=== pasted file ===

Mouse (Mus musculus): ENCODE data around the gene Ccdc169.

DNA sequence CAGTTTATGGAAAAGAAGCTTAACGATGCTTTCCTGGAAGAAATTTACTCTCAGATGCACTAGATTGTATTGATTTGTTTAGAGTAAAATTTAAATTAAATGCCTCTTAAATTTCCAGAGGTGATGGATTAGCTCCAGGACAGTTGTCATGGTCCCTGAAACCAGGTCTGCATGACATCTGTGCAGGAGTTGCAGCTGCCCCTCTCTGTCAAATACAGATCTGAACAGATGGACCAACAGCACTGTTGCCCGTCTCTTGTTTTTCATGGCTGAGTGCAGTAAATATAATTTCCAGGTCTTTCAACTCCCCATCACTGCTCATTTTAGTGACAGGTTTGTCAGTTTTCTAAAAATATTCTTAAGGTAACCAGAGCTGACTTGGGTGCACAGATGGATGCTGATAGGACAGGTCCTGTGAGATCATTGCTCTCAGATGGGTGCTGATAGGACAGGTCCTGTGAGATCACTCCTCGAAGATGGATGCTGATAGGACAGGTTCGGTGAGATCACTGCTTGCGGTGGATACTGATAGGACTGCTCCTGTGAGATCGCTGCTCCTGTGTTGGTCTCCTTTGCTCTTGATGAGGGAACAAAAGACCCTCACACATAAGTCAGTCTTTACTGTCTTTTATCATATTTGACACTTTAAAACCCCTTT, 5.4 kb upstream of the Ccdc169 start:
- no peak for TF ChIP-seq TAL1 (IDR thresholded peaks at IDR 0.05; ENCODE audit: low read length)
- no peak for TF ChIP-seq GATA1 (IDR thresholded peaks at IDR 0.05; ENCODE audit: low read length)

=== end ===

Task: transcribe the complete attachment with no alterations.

Mouse (Mus musculus): ENCODE data around the gene Ccdc169.

DNA sequence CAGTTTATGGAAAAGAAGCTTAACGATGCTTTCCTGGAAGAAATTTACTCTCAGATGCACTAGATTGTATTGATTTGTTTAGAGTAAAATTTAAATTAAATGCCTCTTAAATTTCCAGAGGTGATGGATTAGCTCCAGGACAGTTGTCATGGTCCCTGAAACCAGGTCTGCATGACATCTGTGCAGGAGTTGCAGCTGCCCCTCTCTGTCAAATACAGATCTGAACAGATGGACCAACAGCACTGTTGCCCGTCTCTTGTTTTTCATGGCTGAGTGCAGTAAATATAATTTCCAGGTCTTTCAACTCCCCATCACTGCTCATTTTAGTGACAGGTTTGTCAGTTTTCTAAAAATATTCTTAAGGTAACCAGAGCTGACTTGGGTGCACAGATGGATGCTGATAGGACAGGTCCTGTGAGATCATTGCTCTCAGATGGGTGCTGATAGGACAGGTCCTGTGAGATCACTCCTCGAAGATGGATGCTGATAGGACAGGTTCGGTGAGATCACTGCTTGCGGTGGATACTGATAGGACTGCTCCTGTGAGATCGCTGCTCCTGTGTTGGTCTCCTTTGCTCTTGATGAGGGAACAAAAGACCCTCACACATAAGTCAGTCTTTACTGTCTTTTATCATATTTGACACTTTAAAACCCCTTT, 5.4 kb upstream of the Ccdc169 start:
- no peak for TF ChIP-seq TAL1 (IDR thresholded peaks at IDR 0.05; ENCODE audit: low read length)
- no peak for TF ChIP-seq GATA1 (IDR thresholded peaks at IDR 0.05; ENCODE audit: low read length)